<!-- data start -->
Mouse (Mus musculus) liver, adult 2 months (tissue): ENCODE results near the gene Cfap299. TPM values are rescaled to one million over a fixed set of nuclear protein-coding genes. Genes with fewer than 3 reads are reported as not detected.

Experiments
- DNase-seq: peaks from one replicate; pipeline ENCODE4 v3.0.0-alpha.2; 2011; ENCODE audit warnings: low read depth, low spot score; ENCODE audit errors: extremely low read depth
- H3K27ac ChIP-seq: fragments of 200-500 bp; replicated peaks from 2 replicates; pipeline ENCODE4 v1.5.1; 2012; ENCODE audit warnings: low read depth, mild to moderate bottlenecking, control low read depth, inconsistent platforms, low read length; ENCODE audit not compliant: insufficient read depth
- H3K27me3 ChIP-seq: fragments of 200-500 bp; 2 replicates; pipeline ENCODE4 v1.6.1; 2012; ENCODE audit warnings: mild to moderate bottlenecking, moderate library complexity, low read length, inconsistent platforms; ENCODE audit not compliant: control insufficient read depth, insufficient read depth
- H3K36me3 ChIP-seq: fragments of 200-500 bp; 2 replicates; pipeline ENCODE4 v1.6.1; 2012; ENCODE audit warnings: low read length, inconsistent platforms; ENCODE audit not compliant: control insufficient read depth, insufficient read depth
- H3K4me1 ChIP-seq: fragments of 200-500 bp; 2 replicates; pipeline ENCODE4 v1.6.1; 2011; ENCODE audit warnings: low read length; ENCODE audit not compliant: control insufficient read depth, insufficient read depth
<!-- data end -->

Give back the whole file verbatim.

Mouse (Mus musculus) liver, adult 2 months (tissue): ENCODE results near the gene Cfap299. TPM values are rescaled to one million over a fixed set of nuclear protein-coding genes. Genes with fewer than 3 reads are reported as not detected.

Experiments
- DNase-seq: peaks from one replicate; pipeline ENCODE4 v3.0.0-alpha.2; 2011; ENCODE audit warnings: low read depth, low spot score; ENCODE audit errors: extremely low read depth
- H3K27ac ChIP-seq: fragments of 200-500 bp; replicated peaks from 2 replicates; pipeline ENCODE4 v1.5.1; 2012; ENCODE audit warnings: low read depth, mild to moderate bottlenecking, control low read depth, inconsistent platforms, low read length; ENCODE audit not compliant: insufficient read depth
- H3K27me3 ChIP-seq: fragments of 200-500 bp; 2 replicates; pipeline ENCODE4 v1.6.1; 2012; ENCODE audit warnings: mild to moderate bottlenecking, moderate library complexity, low read length, inconsistent platforms; ENCODE audit not compliant: control insufficient read depth, insufficient read depth
- H3K36me3 ChIP-seq: fragments of 200-500 bp; 2 replicates; pipeline ENCODE4 v1.6.1; 2012; ENCODE audit warnings: low read length, inconsistent platforms; ENCODE audit not compliant: control insufficient read depth, insufficient read depth
- H3K4me1 ChIP-seq: fragments of 200-500 bp; 2 replicates; pipeline ENCODE4 v1.6.1; 2011; ENCODE audit warnings: low read length; ENCODE audit not compliant: control insufficient read depth, insufficient read depth